An 11-year-old New Iberia girl’s passion for her great grandfather’s civil rights legacy translated into $1,000 and the top elementary level prize in an international competition.
Chloe Willis, a sixth-grader at Jefferson Island Road Elementary in New Iberia, had the first inkling her great grandfather, the Rev. T.J. Jemison of Baton Rouge, was someone consequential in the third grade, when she learned he knew civil rights leader Martin Luther King Jr. and saw a photo of the men together.
Her mother, Tamekia Livingston-Willis, said she slowly fed tidbits about Jemison’s life to Chloe as she grew old enough to understand, and eventually her interest took off. Chloe said it was amazing to learn her ordinary family had an extraordinary history.
The Rev. T.J. Jemison, a civil rights icon known as the architect of the 1953 Baton Rouge bus boycott, which later served as a nonviolent prot…
Jemison was a Baton Rouge pastor who led the city’s 1953 bus boycott, where Black residents who made up the bulk of the city’s bus ridership protested segregation rules that barred them from sitting in front of White riders, forcing many Black riders to stand behind empty seats. The move forced changes to seating rules and made progress for Black residents.
Notably, the boycott served as a blueprint for King’s 1955 bus boycott in Montgomery, Alabama and Jemison advised King as to what made their approach successful, per an Advocate article marking Jemison’s death in 2013. Jemison also served as president of the National Baptist Convention, USA, Inc., the nation’s oldest and largest African American religious convention.
“The entire family is so proud. It means a lot to the entire family...to see a child as young as Chloe take interest in wanting to know more about history and specifically about her great grandfather,” she said. “We all know he would be so proud of her.”
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Chloe submitted her great grandfather’s story to the Lowell Milken Center for Unsung Heroes’ Discovery Award competition. The nonprofit, based in Fort Scott, Kansas, works to highlight the lives of people who “have made a profound and positive impact on history, yet are largely unrecognized by contemporary generations,” a release said.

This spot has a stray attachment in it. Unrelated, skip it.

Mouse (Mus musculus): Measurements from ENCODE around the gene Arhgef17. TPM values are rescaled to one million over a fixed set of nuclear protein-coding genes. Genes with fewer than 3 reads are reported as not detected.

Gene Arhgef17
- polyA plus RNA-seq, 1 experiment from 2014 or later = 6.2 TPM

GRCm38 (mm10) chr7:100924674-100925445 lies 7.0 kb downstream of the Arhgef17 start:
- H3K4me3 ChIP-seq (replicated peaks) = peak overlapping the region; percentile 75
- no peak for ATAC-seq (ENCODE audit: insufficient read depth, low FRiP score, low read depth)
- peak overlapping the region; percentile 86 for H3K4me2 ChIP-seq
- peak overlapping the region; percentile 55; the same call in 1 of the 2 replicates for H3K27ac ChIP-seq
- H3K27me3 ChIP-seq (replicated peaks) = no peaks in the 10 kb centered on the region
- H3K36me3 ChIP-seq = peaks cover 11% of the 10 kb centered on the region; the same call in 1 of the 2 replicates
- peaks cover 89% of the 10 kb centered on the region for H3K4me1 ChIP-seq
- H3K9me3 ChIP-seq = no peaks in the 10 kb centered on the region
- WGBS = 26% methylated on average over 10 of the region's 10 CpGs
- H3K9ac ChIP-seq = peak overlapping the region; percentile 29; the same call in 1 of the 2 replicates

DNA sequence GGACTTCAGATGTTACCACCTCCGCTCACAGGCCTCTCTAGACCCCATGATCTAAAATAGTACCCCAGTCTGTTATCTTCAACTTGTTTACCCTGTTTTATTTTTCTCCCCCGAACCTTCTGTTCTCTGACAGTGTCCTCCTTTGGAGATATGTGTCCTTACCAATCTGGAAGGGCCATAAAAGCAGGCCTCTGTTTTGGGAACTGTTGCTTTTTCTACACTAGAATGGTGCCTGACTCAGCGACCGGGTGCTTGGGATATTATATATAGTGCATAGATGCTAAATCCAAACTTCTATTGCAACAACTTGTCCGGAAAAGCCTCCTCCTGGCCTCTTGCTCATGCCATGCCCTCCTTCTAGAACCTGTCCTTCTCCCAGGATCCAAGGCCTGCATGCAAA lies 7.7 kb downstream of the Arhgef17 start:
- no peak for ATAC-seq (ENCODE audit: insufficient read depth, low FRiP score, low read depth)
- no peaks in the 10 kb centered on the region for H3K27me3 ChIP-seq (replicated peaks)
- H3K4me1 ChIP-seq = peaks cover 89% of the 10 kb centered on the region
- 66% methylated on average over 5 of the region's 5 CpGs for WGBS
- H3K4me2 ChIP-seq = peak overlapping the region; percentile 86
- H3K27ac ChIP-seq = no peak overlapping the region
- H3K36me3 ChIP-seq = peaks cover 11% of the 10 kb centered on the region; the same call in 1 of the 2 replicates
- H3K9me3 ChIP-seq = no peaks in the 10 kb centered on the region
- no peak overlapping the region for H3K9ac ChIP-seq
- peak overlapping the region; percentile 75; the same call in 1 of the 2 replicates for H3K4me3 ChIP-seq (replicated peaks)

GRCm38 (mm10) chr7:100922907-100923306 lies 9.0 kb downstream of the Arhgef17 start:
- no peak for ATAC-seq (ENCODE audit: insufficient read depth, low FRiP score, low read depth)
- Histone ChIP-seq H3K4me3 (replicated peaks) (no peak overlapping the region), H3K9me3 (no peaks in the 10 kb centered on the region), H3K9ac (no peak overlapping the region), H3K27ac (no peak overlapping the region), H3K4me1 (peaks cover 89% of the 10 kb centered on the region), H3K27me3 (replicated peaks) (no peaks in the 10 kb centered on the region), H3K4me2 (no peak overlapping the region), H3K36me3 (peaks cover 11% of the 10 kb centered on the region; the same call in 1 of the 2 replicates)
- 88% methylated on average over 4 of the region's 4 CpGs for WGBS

Chloe was named this year’s Outstanding Elementary School project winner in a surprise Zoom interview arranged by her teacher adviser, Margaret Simon. During the call, her parents, grandparents and Iberia Parish School District leadership slipped into the room to share the surprise.
“My mind was in space. I was just really excited and thankful that I had a teacher who influenced me to do it and that I didn’t give up on it, because I would have regretted it if I had,” Chloe said.
“Seeing her so poised and being able to answer those questions on the spot like that, my husband and I still pinch ourselves,” Livingston-Willis said.
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Chloe’s mother said the moment made her teary eyed. The 11-year-old reminds her of her late grandfather; they both are passionate about serving others and approach life with humility, she said.
“[My grandfather] always had it in his heart to help others and Chloe is the exact same way,” she said.
It took a lot of hard work to earn the recognition, Chloe and Simon said.
Simon, a gifted and talented educator, had submitted to the Lowell Milken Center’s contest before and recommended it as an outlet for Chloe to share her great grandfather’s legacy. The sixth-grader began the project in February and submitted her finished documentary and essay in June.
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Staying focused was sometimes a challenge, Chloe said, especially as her peers geared up for the summer break, while she continued to spend free time tweaking the project to ensure each video segment, voice over and photo told the story she wanted to share.
The work came with its fair share of learning curves, they said.
Neither teacher nor pupil had experience in video editing before taking on the documentary and Simon said this was one of Chloe’s first in-depth experiences with research and attributing materials. Chloe said she sourced materials from the LSU Libraries system, WBRZ in Baton Rouge, her family and other outlets, including a photographer the duo tracked down whose photo of King and Jemison the 11-year-old wanted to incorporate in the film.
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Simon said she helped with phone calls and tracking down sources, like the photographer. The mentee and adviser also served as accountability partners, offering encouraging words and not letting each other give up. Chloe said she’s proud she stuck with the project and got the word out about her great grandfather.
Jemison died when Chloe was three years old and she said researching his life helped her understand him and her family better.
“I felt like I knew him better and I felt like he was telling me to do more stuff to influence the world,” she said.
Simon, a 35-year veteran educator, has been Chloe’s gifted teacher since the first grade and the educator said she’s seen the 11-year-old grow into a conscientious girl who always puts forth her best effort, isn’t afraid to challenge herself and wants to be a positive influence on others. Her self-confidence has grown tremendously throughout this project, the educator said.
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This is the duo’s last year together in the classroom and Simon said while it’s bittersweet, it’s the most positive end she could hope for.
“She’s more like a daughter to me than a student,” she said.
“Ending on such a high note is really about the best I could ever expect to happen...To have such a talent and to feel like you’ve had a real hand in nurturing that talent is very powerful and it inspires me,” Simon said.